Street v. New York
Decided on Apr. 21, 1969; 394 US 576


I. ISSUES II. CASE SUMMARY III. AMICI CURIAE IV. DECISION V. WIN OR LOSS?
I. ISSUES:

A. Issues Discussed: Free Speech, flag burning

B. Legal Question Presented:

Does 1425, subd. 16, par. d, of New York Penal Law, as applied to appellant, violate his constitutional right to free expression?

II. CASE SUMMARY:

A. Background:

"Appellant, having heard a news broadcast of the shooting of James Meredith, a civil rights leader, took an American flag which he owned to a street corner near his home in New York and ignited the flag. He was arrested and thereafter charged by information with malicious mischief for violating 1425, subd. 16, par. d, of the New York Penal Law, which makes it a crime publicly to mutilate or 'publicly [to] defy... or cast contempt upon [any American flag] either by words or act.'

The information charged appellant with burning the American flag and publicly speaking defiant or contemptuous words about the flag. Appellant unsuccessfully moved to dismiss the information on the ground that the statute violated his constitutional right to free expression by punishing him for activity which he contended was a constitutionally protected 'demonstration' or 'protest.'

Appellant was tried before a judge without a jury and convicted. The arresting officer testified that at the time of arrest appellant was standing on a corner speaking to a small and not unruly group, which did not block the street or sidewalk; on the opposite corner was the burning flag; appellant told the group: 'We don't need no damn flag,' and said to the officer, 'If they let that happen to Meredith, we don't need an American flag.'

Appellant also challenged the constitutionality of the 'words' part of the statute in the Appellate Term and in the New York Court of Appeals, both of which affirmed his conviction, the latter court upholding the constitutionality of the statute without alluding to the 'words' part.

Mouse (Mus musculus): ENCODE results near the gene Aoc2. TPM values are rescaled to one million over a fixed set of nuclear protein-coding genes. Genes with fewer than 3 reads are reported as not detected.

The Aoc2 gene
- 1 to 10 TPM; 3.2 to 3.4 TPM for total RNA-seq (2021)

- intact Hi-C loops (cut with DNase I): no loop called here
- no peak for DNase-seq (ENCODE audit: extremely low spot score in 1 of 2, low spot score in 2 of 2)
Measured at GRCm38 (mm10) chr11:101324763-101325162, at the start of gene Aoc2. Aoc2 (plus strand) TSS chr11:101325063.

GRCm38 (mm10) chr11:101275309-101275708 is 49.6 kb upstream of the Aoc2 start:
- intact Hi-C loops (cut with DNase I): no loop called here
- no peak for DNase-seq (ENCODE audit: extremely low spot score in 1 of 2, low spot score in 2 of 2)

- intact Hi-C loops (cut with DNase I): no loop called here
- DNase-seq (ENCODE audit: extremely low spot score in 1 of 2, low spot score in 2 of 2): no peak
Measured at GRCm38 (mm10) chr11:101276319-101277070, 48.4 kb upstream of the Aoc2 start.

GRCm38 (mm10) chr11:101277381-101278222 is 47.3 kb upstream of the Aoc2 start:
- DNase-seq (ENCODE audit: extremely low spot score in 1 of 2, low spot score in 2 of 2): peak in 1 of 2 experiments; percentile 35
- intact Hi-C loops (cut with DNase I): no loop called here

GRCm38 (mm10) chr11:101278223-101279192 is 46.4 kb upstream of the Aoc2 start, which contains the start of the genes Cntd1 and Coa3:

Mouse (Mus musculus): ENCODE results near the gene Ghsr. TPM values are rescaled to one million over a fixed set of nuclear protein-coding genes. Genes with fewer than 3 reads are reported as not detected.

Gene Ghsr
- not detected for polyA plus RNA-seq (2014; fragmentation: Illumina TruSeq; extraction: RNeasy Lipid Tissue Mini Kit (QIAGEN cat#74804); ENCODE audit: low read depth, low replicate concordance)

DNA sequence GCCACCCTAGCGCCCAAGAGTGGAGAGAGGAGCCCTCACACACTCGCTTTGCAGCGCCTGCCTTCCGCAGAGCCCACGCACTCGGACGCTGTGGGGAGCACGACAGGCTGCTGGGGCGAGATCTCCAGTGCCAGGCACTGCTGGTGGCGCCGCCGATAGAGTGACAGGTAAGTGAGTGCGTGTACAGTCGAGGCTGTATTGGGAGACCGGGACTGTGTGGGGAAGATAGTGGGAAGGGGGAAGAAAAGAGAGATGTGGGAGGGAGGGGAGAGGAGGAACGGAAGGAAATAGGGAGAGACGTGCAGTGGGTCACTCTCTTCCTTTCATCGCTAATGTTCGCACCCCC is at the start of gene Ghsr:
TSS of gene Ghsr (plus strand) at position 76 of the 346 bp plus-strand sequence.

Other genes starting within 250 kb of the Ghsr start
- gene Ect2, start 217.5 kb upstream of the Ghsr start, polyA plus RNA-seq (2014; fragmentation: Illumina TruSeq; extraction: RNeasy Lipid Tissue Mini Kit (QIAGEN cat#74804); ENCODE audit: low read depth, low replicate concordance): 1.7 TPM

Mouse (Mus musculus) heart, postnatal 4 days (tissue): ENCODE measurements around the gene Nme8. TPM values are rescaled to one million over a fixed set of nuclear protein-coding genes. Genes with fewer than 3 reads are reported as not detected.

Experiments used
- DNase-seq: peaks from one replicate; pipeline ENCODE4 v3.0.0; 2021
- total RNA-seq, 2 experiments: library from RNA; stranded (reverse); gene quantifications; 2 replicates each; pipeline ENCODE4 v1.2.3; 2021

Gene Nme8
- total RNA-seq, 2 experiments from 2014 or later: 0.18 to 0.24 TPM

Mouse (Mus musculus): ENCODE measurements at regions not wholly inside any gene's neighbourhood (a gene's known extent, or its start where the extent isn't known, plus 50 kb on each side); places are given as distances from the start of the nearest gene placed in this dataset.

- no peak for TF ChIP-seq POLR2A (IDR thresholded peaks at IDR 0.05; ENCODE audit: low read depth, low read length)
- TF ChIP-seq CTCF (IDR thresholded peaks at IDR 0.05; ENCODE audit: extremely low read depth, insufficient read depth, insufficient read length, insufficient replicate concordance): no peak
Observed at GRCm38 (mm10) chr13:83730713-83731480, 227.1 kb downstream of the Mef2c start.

On appeal the Supreme Court reversed.

B. Counsel of Record:
ACLU Side
(Petitioner/Appellant)
Opposing Side
(Respondent/Appellee)
Unavailable Unavailable
C. The Arguments:
ACLU Side
(Petitioner/Appellant)
Opposing Side
(Respondent/Appellee)
Unavailable Unavailable
III. AMICI CURIAE:
ACLU Side
(Petitioner/Appellant)
Opposing Side
(Respondent/Appellee)
David T. Goldstick argued the cause for appellant. With him on the briefs were Albert H. Blumenthal, Osmond K. Fraenkel, Alan H. Levine, and Melvin L. Wulf. Harry Brodbar argued the cause for appellee. With him on the brief was Elliott Golden.

Briefs of amici curiae urging affirmance were filed by Louis J. Lefkowitz, Attorney General, pro se, Samuel A. Hirshowitz, First Assistant Attorney General, and Brenda Soloff, Assistant Attorney General, for the Attorney General of New York, and by Peter Megargee Brown for the United States Flag Foundation, Inc.

IV. THE SUPREME COURT'S DECISION:

"The application of 1425, subd. 16, par. d, to appellant was violative of rights of free expression assured against state infringement by the Fourteenth Amendment, because it permitted him to be punished merely for speaking defiant or contemptuous words about the American flag.

The record here is insufficient to eliminate the possibility that appellant's words were the sole basis of his conviction or that he was convicted for both his words and his deed.

Appellant's conviction under 1425, subd. 16, par. d, for speaking as he did could not be constitutionally justified on the basis that the words he uttered (1) constituted incitement to others to commit unlawful acts; (2) were so inflammatory as to provoke violent retaliation by others; (3) were (apart from the content of the ideas they conveyed) likely to shock passers-by; or (4), in the light of Board of Educ. v. Barnette, 319 U.S. 624 (1943), constituted failure by the appellant to manifest the respect which every citizen must show the flag."

The Supreme Court reversed the judgment of the New York Court of Appeals.

Justice Vote: 5 Pro vs. 4 Con

  • Harlan, J. Pro (Wrote majority opinion)
  • Stewart, T.  Pro  (Joined majority opinion)
  • Marshall, T.  Pro (Joined majority opinion)
  • Burger, W.  Pro (Joined majority opinion)
  • Brennan, W.  Pro (Joined majority opinion)
  • Warren, E. Con (Wrote dissenting opinion)
  • White, B. Con (Wrote dissenting opinion)
  • Black, H. Con (Wrote dissenting opinion)
  • Fortas, A. Con (Wrote dissenting opinion)
  • V. A WIN OR LOSS FOR THE ACLU?

    The ACLU, as counsel of record, urged reversal of the judgment of the New York Court of Appeals; the Supreme Court reversed the lower court's ruling in a 5-4 vote, giving the ACLU an apparent win.